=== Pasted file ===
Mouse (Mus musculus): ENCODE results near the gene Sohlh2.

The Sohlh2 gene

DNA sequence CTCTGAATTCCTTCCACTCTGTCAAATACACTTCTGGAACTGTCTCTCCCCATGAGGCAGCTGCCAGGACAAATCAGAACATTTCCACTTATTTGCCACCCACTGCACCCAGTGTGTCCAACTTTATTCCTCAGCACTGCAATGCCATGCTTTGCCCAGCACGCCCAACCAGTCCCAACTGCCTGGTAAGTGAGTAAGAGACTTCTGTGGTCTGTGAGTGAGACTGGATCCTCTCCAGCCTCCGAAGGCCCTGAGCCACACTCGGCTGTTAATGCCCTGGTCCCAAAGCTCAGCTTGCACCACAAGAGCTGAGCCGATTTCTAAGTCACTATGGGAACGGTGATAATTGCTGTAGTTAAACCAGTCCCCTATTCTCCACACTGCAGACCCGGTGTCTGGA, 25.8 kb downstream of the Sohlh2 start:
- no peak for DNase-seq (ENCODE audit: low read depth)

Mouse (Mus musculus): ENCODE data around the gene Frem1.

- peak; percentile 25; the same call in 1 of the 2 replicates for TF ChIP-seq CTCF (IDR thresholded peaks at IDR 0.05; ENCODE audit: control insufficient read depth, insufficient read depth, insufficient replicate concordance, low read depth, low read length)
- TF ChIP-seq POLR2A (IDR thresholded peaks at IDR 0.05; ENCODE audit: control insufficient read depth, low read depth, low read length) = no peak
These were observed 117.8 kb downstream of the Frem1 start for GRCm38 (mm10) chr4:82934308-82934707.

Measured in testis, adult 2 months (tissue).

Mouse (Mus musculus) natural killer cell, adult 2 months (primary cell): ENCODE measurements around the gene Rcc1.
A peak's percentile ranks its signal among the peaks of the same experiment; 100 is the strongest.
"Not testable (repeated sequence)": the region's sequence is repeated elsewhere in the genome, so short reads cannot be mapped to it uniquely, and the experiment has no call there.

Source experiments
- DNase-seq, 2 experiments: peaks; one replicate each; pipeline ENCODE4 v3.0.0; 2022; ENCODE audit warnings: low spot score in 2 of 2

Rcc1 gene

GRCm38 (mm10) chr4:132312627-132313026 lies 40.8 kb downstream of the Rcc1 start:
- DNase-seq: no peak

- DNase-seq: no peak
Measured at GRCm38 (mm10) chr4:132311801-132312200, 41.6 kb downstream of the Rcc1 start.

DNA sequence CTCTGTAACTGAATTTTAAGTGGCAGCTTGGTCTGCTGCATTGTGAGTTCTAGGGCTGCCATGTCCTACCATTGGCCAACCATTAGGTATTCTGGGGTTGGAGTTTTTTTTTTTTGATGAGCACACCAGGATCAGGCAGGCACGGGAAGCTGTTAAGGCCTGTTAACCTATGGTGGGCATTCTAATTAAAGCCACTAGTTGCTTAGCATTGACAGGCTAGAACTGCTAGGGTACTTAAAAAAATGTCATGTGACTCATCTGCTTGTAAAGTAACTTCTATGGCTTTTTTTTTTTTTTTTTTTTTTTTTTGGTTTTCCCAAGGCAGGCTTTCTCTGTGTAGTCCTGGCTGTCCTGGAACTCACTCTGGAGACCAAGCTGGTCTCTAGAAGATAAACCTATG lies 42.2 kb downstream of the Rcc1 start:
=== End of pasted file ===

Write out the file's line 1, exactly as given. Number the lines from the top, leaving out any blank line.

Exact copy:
Mouse (Mus musculus): ENCODE results near the gene Sohlh2.